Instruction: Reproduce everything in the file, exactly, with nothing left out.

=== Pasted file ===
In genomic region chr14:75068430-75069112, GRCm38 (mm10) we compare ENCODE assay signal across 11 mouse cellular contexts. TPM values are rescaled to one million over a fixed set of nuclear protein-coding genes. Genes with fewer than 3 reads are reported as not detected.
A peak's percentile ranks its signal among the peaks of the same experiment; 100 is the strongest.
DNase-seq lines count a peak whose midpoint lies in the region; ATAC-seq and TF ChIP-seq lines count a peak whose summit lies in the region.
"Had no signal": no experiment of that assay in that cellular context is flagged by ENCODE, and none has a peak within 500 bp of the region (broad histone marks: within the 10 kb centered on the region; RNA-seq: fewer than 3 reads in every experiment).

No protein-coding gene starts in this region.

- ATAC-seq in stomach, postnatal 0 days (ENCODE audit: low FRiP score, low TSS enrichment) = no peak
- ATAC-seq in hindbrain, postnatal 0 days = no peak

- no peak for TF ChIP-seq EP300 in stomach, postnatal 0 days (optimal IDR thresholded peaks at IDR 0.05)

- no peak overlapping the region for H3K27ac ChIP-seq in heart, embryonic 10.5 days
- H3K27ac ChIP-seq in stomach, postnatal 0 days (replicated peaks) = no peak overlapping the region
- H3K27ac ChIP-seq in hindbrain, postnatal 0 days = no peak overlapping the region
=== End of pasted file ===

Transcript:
In genomic region chr14:75068430-75069112, GRCm38 (mm10) we compare ENCODE assay signal across 11 mouse cellular contexts. TPM values are rescaled to one million over a fixed set of nuclear protein-coding genes. Genes with fewer than 3 reads are reported as not detected.
A peak's percentile ranks its signal among the peaks of the same experiment; 100 is the strongest.
DNase-seq lines count a peak whose midpoint lies in the region; ATAC-seq and TF ChIP-seq lines count a peak whose summit lies in the region.
"Had no signal": no experiment of that assay in that cellular context is flagged by ENCODE, and none has a peak within 500 bp of the region (broad histone marks: within the 10 kb centered on the region; RNA-seq: fewer than 3 reads in every experiment).

No protein-coding gene starts in this region.

- ATAC-seq in stomach, postnatal 0 days (ENCODE audit: low FRiP score, low TSS enrichment) = no peak
- ATAC-seq in hindbrain, postnatal 0 days = no peak

- no peak for TF ChIP-seq EP300 in stomach, postnatal 0 days (optimal IDR thresholded peaks at IDR 0.05)

- no peak overlapping the region for H3K27ac ChIP-seq in heart, embryonic 10.5 days
- H3K27ac ChIP-seq in stomach, postnatal 0 days (replicated peaks) = no peak overlapping the region
- H3K27ac ChIP-seq in hindbrain, postnatal 0 days = no peak overlapping the region